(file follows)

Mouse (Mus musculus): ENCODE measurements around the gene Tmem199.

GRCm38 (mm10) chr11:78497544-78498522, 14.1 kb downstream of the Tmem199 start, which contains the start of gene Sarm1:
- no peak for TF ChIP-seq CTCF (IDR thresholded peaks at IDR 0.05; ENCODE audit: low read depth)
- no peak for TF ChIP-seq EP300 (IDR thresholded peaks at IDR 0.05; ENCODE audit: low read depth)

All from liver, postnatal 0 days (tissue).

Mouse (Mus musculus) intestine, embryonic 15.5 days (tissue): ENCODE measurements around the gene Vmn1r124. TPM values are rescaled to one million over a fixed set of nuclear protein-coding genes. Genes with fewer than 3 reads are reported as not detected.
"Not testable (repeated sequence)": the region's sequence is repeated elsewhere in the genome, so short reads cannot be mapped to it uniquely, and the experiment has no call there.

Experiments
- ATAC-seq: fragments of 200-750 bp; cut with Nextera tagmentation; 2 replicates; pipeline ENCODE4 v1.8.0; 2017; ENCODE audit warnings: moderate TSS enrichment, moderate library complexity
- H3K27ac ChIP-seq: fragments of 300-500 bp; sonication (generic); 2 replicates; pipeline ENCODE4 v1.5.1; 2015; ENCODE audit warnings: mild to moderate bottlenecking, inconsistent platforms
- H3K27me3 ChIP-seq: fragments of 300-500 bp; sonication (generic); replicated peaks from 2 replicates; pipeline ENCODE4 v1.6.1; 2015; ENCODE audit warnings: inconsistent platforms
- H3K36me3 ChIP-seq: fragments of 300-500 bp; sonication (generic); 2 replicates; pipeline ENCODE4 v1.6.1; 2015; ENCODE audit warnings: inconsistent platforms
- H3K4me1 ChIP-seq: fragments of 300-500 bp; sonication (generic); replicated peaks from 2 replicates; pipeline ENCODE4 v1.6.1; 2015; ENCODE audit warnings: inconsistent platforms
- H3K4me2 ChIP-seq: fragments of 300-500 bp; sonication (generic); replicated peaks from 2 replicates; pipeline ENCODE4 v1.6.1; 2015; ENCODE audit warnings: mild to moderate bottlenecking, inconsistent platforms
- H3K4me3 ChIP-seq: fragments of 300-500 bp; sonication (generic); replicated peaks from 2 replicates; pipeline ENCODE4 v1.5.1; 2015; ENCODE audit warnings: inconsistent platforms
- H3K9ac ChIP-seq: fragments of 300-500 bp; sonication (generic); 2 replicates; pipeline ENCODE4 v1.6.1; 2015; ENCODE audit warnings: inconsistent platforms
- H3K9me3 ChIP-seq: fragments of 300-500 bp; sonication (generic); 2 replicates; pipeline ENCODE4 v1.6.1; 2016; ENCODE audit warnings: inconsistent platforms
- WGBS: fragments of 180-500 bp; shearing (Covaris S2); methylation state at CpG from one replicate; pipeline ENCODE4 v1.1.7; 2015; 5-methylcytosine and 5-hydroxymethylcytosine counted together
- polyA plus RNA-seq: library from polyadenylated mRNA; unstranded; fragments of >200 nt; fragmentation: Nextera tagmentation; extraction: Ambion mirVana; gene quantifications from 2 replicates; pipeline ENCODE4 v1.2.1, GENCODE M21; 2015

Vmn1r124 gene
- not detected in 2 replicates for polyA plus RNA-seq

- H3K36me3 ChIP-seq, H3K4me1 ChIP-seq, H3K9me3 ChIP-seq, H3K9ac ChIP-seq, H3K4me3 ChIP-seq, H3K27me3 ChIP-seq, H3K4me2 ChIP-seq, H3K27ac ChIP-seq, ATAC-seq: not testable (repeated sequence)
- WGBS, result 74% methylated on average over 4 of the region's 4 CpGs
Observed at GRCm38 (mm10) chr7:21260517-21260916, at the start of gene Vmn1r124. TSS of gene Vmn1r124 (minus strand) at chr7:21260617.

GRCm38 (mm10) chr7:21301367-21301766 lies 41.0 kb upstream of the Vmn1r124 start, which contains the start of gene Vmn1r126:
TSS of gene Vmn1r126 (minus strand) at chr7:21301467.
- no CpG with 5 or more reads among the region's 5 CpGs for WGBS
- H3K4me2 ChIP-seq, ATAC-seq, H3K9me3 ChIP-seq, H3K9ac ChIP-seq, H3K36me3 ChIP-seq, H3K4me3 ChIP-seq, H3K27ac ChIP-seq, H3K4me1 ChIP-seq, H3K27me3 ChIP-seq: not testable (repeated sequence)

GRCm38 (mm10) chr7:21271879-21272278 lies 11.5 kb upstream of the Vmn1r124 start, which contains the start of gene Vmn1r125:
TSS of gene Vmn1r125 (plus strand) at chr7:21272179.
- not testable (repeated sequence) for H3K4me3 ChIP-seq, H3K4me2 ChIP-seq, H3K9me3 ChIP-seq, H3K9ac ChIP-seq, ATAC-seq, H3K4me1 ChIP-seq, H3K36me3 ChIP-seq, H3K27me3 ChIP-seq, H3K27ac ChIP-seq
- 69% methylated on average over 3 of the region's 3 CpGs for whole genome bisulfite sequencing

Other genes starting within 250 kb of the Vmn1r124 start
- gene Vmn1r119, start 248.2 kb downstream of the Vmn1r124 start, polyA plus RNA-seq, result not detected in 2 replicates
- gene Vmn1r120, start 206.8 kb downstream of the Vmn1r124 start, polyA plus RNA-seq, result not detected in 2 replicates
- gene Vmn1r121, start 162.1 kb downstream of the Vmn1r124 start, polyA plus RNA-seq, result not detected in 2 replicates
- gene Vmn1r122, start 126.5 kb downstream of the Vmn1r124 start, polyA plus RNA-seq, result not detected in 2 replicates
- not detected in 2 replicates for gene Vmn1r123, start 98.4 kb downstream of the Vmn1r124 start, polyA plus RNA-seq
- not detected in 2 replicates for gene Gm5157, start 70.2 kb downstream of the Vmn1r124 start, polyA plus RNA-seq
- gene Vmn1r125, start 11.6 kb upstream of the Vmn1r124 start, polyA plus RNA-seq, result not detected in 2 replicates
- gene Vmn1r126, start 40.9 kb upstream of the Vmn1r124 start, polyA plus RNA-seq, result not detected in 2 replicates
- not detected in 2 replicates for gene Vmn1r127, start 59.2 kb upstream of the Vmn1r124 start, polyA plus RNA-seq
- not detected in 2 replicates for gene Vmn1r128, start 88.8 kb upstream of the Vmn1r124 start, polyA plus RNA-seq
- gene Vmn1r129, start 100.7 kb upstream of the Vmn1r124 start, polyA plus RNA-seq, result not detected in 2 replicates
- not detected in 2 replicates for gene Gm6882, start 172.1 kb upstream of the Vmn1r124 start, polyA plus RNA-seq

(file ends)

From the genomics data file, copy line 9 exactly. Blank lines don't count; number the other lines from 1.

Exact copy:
- ATAC-seq: fragments of 200-750 bp; cut with Nextera tagmentation; 2 replicates; pipeline ENCODE4 v1.8.0; 2017; ENCODE audit warnings: moderate TSS enrichment, moderate library complexity